Data released on Tuesday showed the Consumer Price Index (CPI) dropped 0.8% in April. According to analysts at Wells Fargo, inflation will remain soft, but sustained outright deflation remains unlikely.
“As expected, lower oil prices weighed on the headline. The monthly average price of West Texas Intermediate (WTI) slid 40% in April, causing CPI energy prices to decline 10% and shaving 1.3 percentage points off headline CPI. This weakness was partially offset by the 2.6% gain in prices of food at home, which was the largest increase in 45 years. Prices were supported by increased demand, as consumers had to buy more food at grocery stores with nearly all restaurants shut down, but they also got a lift from supply chain disruptions stemming from widespread shutdowns at meat processing facilities.”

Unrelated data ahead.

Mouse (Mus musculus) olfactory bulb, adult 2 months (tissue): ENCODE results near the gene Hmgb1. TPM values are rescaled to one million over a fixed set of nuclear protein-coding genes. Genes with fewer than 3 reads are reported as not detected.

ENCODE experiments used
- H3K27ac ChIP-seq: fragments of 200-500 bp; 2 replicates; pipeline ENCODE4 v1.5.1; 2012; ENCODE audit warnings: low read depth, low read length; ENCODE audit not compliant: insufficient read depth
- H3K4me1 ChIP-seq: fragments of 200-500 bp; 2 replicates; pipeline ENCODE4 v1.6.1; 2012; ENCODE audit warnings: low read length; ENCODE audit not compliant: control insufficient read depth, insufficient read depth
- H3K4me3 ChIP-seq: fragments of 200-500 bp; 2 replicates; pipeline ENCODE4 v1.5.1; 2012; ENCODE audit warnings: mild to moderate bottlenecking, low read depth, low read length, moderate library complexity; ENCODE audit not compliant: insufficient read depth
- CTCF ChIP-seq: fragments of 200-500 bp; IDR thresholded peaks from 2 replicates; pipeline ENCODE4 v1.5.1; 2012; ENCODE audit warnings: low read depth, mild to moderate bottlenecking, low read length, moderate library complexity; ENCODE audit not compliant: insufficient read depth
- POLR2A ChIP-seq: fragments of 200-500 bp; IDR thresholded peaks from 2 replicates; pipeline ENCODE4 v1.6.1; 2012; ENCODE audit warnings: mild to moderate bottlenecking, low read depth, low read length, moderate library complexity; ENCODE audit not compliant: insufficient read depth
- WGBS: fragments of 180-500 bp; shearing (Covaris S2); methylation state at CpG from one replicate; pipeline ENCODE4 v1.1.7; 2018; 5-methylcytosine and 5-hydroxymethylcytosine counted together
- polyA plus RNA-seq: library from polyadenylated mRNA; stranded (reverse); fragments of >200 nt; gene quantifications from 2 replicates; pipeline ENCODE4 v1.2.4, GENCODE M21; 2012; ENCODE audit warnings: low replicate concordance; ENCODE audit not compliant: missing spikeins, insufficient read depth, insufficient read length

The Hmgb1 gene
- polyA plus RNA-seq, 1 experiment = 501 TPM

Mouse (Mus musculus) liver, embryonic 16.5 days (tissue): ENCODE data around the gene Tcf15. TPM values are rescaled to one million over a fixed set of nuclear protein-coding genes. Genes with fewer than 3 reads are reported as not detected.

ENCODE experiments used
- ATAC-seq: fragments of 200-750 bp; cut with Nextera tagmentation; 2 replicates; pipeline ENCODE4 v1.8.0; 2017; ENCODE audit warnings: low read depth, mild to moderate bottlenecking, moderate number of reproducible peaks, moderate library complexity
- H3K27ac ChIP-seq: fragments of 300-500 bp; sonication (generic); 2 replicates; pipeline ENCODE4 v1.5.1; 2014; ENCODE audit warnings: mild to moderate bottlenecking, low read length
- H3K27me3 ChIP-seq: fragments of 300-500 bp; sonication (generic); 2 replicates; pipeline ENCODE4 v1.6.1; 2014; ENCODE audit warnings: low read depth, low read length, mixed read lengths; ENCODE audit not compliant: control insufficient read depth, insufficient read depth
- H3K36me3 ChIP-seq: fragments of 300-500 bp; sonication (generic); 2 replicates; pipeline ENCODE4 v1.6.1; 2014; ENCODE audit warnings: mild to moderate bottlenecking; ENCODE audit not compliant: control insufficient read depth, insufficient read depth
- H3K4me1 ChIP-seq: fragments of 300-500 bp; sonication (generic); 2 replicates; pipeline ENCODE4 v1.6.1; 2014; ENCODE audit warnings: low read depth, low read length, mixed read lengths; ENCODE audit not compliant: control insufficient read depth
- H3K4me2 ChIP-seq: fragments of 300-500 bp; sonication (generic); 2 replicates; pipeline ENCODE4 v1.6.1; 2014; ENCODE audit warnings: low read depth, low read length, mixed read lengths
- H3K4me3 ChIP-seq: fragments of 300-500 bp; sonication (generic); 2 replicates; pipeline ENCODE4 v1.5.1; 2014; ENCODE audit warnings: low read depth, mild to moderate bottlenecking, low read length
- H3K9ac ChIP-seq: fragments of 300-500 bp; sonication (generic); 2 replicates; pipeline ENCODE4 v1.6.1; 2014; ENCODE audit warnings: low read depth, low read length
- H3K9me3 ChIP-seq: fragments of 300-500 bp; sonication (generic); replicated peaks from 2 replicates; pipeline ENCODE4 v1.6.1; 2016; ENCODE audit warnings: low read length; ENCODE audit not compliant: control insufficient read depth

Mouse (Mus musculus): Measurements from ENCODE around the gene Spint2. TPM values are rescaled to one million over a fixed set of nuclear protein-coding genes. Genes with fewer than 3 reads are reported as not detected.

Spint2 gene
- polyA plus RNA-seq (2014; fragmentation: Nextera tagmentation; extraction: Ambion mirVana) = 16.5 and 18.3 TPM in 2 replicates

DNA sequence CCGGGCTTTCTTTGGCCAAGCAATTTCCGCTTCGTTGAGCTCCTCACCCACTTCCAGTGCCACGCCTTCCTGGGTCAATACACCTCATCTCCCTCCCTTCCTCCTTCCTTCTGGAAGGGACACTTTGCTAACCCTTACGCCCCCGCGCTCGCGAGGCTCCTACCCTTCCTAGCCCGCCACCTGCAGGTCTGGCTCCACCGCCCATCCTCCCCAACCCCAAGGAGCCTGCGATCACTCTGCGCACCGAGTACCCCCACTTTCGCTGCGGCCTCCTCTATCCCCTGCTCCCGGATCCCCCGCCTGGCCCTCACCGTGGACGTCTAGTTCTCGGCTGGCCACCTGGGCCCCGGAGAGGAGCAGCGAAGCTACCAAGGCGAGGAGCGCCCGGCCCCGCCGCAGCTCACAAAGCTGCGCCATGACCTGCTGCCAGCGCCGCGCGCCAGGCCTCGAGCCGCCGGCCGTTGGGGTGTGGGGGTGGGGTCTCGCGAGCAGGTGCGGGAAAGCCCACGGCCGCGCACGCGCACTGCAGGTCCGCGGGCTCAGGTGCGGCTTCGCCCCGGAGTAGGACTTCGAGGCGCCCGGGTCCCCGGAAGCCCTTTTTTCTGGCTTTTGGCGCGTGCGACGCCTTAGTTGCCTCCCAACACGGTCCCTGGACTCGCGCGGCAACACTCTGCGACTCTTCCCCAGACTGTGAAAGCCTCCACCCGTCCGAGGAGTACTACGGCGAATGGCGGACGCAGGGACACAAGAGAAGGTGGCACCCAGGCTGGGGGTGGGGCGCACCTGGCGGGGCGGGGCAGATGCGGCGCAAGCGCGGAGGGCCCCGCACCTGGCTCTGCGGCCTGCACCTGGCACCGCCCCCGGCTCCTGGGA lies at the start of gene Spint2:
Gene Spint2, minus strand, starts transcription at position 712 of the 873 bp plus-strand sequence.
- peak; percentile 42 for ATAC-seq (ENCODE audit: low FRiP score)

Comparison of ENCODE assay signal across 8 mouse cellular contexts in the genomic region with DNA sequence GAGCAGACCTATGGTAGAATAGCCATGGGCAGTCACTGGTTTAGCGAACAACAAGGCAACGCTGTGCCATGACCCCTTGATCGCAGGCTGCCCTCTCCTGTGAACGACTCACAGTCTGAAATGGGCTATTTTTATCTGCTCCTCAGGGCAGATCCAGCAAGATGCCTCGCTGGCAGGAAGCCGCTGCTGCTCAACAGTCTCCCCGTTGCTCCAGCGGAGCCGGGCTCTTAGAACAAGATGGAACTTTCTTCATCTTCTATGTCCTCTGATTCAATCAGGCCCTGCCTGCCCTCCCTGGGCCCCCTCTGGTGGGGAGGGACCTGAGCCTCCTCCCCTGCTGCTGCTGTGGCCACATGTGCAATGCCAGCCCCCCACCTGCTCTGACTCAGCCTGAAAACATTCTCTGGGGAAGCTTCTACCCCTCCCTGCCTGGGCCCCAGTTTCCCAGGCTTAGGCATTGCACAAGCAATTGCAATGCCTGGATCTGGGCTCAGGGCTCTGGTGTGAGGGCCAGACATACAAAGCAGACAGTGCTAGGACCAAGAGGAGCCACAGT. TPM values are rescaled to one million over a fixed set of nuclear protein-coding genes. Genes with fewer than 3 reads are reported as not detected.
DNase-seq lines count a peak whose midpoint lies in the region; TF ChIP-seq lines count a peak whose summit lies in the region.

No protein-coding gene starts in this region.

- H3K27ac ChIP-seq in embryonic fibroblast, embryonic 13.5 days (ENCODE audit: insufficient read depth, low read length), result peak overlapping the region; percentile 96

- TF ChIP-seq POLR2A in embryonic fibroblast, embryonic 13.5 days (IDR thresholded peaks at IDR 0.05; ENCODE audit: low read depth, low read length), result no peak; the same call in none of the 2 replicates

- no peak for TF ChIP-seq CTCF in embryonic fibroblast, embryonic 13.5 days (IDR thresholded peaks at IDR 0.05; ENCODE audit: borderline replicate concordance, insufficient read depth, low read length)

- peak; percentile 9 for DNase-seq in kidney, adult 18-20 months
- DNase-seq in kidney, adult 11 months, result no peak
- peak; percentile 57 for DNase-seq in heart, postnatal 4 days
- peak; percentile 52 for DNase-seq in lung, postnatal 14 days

“We expect inflation to slow further in coming months, though we do not expect outright deflation. The reported gradual rise in airline traffic and hotel occupancy rates suggests demand is starting to come back online, as the economy begins to re-open and some of these more dramatic price declines should start to stabilize.”
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